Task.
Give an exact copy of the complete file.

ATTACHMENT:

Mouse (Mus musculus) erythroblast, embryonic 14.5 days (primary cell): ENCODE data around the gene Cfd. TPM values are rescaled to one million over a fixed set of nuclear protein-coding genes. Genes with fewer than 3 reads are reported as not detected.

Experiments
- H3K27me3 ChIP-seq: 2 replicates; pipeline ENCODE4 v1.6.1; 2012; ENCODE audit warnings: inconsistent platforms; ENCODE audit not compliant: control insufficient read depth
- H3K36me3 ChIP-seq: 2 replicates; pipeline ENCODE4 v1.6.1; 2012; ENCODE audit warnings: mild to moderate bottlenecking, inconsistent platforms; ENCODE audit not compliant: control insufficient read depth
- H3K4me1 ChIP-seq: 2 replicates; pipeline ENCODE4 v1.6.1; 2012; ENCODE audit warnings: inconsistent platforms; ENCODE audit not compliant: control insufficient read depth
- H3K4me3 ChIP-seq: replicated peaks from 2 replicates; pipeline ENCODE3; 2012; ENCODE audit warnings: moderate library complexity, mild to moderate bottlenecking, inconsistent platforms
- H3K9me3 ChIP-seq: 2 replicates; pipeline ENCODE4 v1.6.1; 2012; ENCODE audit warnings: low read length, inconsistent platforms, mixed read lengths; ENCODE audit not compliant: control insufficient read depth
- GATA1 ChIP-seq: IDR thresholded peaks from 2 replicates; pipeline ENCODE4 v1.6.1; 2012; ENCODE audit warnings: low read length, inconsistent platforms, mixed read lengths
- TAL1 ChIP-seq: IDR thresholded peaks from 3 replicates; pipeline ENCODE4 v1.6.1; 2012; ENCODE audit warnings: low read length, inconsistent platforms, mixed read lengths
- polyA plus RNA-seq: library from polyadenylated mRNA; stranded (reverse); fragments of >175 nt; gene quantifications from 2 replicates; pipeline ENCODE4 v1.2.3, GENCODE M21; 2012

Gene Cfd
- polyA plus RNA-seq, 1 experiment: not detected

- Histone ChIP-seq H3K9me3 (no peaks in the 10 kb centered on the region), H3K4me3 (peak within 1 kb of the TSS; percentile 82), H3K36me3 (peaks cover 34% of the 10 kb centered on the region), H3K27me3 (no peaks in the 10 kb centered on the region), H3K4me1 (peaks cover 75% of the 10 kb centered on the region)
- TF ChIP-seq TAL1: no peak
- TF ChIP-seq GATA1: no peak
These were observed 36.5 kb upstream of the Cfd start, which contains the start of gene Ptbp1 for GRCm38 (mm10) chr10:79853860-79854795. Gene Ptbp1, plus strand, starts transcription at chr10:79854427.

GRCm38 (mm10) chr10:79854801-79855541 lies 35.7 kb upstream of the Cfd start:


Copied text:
Mouse (Mus musculus) erythroblast, embryonic 14.5 days (primary cell): ENCODE data around the gene Cfd. TPM values are rescaled to one million over a fixed set of nuclear protein-coding genes. Genes with fewer than 3 reads are reported as not detected.

Experiments
- H3K27me3 ChIP-seq: 2 replicates; pipeline ENCODE4 v1.6.1; 2012; ENCODE audit warnings: inconsistent platforms; ENCODE audit not compliant: control insufficient read depth
- H3K36me3 ChIP-seq: 2 replicates; pipeline ENCODE4 v1.6.1; 2012; ENCODE audit warnings: mild to moderate bottlenecking, inconsistent platforms; ENCODE audit not compliant: control insufficient read depth
- H3K4me1 ChIP-seq: 2 replicates; pipeline ENCODE4 v1.6.1; 2012; ENCODE audit warnings: inconsistent platforms; ENCODE audit not compliant: control insufficient read depth
- H3K4me3 ChIP-seq: replicated peaks from 2 replicates; pipeline ENCODE3; 2012; ENCODE audit warnings: moderate library complexity, mild to moderate bottlenecking, inconsistent platforms
- H3K9me3 ChIP-seq: 2 replicates; pipeline ENCODE4 v1.6.1; 2012; ENCODE audit warnings: low read length, inconsistent platforms, mixed read lengths; ENCODE audit not compliant: control insufficient read depth
- GATA1 ChIP-seq: IDR thresholded peaks from 2 replicates; pipeline ENCODE4 v1.6.1; 2012; ENCODE audit warnings: low read length, inconsistent platforms, mixed read lengths
- TAL1 ChIP-seq: IDR thresholded peaks from 3 replicates; pipeline ENCODE4 v1.6.1; 2012; ENCODE audit warnings: low read length, inconsistent platforms, mixed read lengths
- polyA plus RNA-seq: library from polyadenylated mRNA; stranded (reverse); fragments of >175 nt; gene quantifications from 2 replicates; pipeline ENCODE4 v1.2.3, GENCODE M21; 2012

Gene Cfd
- polyA plus RNA-seq, 1 experiment: not detected

- Histone ChIP-seq H3K9me3 (no peaks in the 10 kb centered on the region), H3K4me3 (peak within 1 kb of the TSS; percentile 82), H3K36me3 (peaks cover 34% of the 10 kb centered on the region), H3K27me3 (no peaks in the 10 kb centered on the region), H3K4me1 (peaks cover 75% of the 10 kb centered on the region)
- TF ChIP-seq TAL1: no peak
- TF ChIP-seq GATA1: no peak
These were observed 36.5 kb upstream of the Cfd start, which contains the start of gene Ptbp1 for GRCm38 (mm10) chr10:79853860-79854795. Gene Ptbp1, plus strand, starts transcription at chr10:79854427.

GRCm38 (mm10) chr10:79854801-79855541 lies 35.7 kb upstream of the Cfd start: